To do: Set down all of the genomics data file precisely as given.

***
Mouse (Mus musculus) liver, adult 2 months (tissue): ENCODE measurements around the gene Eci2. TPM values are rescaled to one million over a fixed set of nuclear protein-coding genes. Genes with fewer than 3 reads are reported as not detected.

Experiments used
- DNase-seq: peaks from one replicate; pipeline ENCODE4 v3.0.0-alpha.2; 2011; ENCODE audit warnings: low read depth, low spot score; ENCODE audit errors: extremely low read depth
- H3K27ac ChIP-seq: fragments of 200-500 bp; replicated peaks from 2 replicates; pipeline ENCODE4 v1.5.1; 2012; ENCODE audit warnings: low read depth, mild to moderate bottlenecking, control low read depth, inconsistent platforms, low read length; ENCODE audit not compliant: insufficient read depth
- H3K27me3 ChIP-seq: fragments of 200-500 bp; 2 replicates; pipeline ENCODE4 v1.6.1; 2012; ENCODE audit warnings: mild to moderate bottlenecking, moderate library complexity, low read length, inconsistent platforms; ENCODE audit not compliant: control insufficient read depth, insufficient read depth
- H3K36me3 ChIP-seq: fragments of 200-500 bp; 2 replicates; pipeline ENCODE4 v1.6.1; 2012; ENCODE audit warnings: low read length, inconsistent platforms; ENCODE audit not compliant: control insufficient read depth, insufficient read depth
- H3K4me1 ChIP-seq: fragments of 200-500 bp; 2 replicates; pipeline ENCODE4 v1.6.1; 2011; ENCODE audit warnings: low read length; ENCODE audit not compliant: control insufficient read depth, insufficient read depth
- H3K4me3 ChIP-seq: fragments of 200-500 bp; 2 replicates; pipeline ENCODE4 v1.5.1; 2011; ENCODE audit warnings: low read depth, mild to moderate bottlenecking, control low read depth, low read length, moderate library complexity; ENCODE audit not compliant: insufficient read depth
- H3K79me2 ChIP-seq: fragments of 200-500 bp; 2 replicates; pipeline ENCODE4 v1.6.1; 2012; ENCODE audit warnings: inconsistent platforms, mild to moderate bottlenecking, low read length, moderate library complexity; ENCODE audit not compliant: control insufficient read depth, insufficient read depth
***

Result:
Mouse (Mus musculus) liver, adult 2 months (tissue): ENCODE measurements around the gene Eci2. TPM values are rescaled to one million over a fixed set of nuclear protein-coding genes. Genes with fewer than 3 reads are reported as not detected.

Experiments used
- DNase-seq: peaks from one replicate; pipeline ENCODE4 v3.0.0-alpha.2; 2011; ENCODE audit warnings: low read depth, low spot score; ENCODE audit errors: extremely low read depth
- H3K27ac ChIP-seq: fragments of 200-500 bp; replicated peaks from 2 replicates; pipeline ENCODE4 v1.5.1; 2012; ENCODE audit warnings: low read depth, mild to moderate bottlenecking, control low read depth, inconsistent platforms, low read length; ENCODE audit not compliant: insufficient read depth
- H3K27me3 ChIP-seq: fragments of 200-500 bp; 2 replicates; pipeline ENCODE4 v1.6.1; 2012; ENCODE audit warnings: mild to moderate bottlenecking, moderate library complexity, low read length, inconsistent platforms; ENCODE audit not compliant: control insufficient read depth, insufficient read depth
- H3K36me3 ChIP-seq: fragments of 200-500 bp; 2 replicates; pipeline ENCODE4 v1.6.1; 2012; ENCODE audit warnings: low read length, inconsistent platforms; ENCODE audit not compliant: control insufficient read depth, insufficient read depth
- H3K4me1 ChIP-seq: fragments of 200-500 bp; 2 replicates; pipeline ENCODE4 v1.6.1; 2011; ENCODE audit warnings: low read length; ENCODE audit not compliant: control insufficient read depth, insufficient read depth
- H3K4me3 ChIP-seq: fragments of 200-500 bp; 2 replicates; pipeline ENCODE4 v1.5.1; 2011; ENCODE audit warnings: low read depth, mild to moderate bottlenecking, control low read depth, low read length, moderate library complexity; ENCODE audit not compliant: insufficient read depth
- H3K79me2 ChIP-seq: fragments of 200-500 bp; 2 replicates; pipeline ENCODE4 v1.6.1; 2012; ENCODE audit warnings: inconsistent platforms, mild to moderate bottlenecking, low read length, moderate library complexity; ENCODE audit not compliant: control insufficient read depth, insufficient read depth